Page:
I have recently been reading Warren Buffett’s famous annual Berkshire Hathaway (NYSE: BRK.B) letters, starting from 1977. The same Buffett quotes are frequently repeated – for good reason. However, I’ve been struck by just how much I have missed out on by reading only shortened quotes, without understanding the context in which they were written. The below quotes are all from the 1980s. One point that features in every letter of that decade is the importance of companies achieving a good return on investment. This was the decade, after all, that he finally liquidated the textile business. I had a lot…
I have recently been reading Warren Buffett’s famous annual Berkshire Hathaway (NYSE: BRK.B) letters, starting from 1977. The same Buffett quotes are frequently repeated – for good reason. However, I’ve been struck by just how much I have missed out on by reading only shortened quotes, without understanding the context in which they were written.
The below quotes are all from the 1980s. One point that features in every letter of that decade is the importance of companies achieving a good return on investment. This was the decade, after all, that he finally liquidated the textile business. I had a lot of difficulty selecting just three quotes, and if you have time to read some but not all of Buffett’s letters from the 80s, then I recommend 1987, 1989 and the appendix on goodwill and amortization in 1983.
Writing about businesses that can grow profits faster than inflation, Buffett described two characteristics of such companies:
“(1) an ability to increase prices rather easily (even when product demand is flat and capacity is not fully utilized) without fear of significant loss of either market share or unit volume, and (2) an ability to accommodate large dollar volume increases in business (often produced more by inflation than by real growth) with only minor additional investment of capital.” (1981)
Fast-forward to 2013 and the software sector is one place to look for such companies. However, investors must note that yearly R&D and product stickiness depend on the specific software product.
Amongst my holdings, Energy Action (ASX: EAX), which sells software-based solutions and secures favourable electricity supply contracts for clients, best fits these criteria. This is because the company takes a percentage commission on contracts and will grow with the price of electricity (and inflation). Further, higher electricity prices further incentivize clients to retain the company’s services, allowing for a modicum of pricing power.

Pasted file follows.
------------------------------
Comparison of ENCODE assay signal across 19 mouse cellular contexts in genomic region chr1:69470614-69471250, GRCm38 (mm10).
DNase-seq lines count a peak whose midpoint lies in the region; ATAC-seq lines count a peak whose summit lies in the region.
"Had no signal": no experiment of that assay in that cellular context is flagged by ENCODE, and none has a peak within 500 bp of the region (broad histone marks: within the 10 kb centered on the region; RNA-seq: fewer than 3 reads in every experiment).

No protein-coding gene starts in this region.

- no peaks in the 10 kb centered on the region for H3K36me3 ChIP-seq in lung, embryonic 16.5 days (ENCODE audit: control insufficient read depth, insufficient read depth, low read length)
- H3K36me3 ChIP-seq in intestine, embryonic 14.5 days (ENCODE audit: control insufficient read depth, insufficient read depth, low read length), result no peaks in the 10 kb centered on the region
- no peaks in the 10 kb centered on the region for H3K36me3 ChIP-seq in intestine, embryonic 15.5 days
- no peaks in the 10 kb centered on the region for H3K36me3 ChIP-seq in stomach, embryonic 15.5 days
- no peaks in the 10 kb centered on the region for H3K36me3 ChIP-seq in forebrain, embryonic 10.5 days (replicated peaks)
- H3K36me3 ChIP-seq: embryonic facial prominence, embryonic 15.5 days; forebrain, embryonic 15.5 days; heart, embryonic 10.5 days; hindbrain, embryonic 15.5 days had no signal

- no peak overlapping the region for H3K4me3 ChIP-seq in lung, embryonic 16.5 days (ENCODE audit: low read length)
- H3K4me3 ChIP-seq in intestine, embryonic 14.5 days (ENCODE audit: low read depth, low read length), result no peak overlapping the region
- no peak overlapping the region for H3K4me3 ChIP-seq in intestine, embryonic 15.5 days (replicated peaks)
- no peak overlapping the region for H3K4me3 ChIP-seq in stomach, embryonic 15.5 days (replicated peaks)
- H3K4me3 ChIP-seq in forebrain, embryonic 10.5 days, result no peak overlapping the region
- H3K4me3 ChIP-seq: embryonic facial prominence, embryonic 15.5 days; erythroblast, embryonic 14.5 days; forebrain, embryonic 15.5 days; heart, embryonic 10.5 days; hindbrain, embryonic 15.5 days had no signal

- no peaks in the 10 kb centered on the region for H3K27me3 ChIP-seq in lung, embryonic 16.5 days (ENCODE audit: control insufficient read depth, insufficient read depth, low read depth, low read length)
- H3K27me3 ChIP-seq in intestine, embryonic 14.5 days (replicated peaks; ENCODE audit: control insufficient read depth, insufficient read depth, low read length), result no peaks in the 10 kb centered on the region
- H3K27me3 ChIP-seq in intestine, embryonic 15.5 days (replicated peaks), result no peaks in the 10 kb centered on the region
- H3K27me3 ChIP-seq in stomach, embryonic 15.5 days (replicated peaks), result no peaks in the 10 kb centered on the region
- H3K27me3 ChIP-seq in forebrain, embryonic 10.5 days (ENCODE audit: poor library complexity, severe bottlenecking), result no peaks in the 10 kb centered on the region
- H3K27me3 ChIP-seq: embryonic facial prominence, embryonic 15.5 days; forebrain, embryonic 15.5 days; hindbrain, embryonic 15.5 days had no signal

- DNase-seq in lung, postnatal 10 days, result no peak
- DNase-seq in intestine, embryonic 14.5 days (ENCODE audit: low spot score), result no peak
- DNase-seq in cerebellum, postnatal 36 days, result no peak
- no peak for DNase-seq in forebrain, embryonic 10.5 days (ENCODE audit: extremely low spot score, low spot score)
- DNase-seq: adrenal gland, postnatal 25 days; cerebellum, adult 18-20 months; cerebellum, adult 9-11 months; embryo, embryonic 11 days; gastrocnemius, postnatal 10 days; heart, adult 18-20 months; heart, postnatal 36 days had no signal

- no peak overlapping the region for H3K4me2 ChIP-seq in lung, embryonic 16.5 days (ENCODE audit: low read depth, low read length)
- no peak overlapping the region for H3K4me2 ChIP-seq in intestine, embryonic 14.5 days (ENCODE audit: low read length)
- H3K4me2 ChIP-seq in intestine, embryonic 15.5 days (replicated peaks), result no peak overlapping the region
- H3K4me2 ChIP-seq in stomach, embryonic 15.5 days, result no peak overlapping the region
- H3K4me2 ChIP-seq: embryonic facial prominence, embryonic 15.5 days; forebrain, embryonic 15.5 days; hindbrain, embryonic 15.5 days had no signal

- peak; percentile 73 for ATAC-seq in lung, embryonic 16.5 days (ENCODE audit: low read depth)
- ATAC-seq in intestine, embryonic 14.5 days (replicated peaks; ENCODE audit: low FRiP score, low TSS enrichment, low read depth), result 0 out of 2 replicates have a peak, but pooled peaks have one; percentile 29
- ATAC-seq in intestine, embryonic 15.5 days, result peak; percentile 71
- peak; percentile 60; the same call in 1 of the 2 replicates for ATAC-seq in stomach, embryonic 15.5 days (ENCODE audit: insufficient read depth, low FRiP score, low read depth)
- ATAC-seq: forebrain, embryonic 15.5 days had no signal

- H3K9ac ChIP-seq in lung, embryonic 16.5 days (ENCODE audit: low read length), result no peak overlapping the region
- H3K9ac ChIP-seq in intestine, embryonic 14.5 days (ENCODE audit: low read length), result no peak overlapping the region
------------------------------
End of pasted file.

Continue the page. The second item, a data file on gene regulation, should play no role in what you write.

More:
On the other hand, another of my favourite quotes counts against Energy Action. On the subject of management consultants, Buffett wrote:
“CEOs who recognize their lack of capital-allocation skills (which not all do) will often try to compensate by turning to their staffs, management consultants, or investment bankers. Charlie and I have frequently observed the consequences of such ‘help.’ On balance, we feel it is more likely to accentuate the capital-allocation problem than to solve it.” (1987)
I can’t say I was delighted to read that earlier this year Energy Action appointed Fort Street Advisers to help “assess growth opportunities in the market.” It truly is a pity for Energy Action shareholders that Valerie Duncan is retiring as Managing Director. If only she would continue.
This is something investors should consider when one of their companies announces it is paying for expensive external consultants. When the current management has proven to be wise capital allocators, external advisers have a difficult job adding value. However, as Buffett says, there are plenty of inadequate capital allocators who remain firmly in denial about their abilities – leading to what he calls “spurious accounting goodwill.”
Prospective investors in Coca-Cola Amatil (ASX: CCL) would be interested in this childhood anecdote pertaining to Berkshire’s investment in Coca-Cola (NYSE: KO).
“I believe I had my first Coca-Cola in either 1935 or 1936. Of a certainty, it was in 1936 that I started buying Cokes at the rate of six for 25 cents from Buffett & Son, the family grocery store, to sell around the neighborhood for 5 cents each. In this excursion into high-margin retailing, I duly observed the extraordinary consumer attractiveness and commercial possibilities of the product.
I continued to note these qualities for the next 52 years as Coke blanketed the world. During this period, however, I carefully avoided buying even a single share, instead allocating major portions of my net worth to street railway companies, windmill manufacturers, anthracite producers, textile businesses, trading-stamp issuers, and the like. (If you think I’m making this up, I can supply the names.) Only in the summer of 1988 did my brain finally establish contact with my eyes.”
Reading every Berkshire letter is more than a pastime; it’s part of an education I should have had at university. And what is investing, according to Mr Buffett? “When investing,” he says, “we view ourselves as business analysts — not as market analysts, not as macroeconomic analysts, and not even as security analysts.” (1987)
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Motley Fool contributor Claude Walker owns shares in Energy Action. Find him on Twitter @claudedwalker.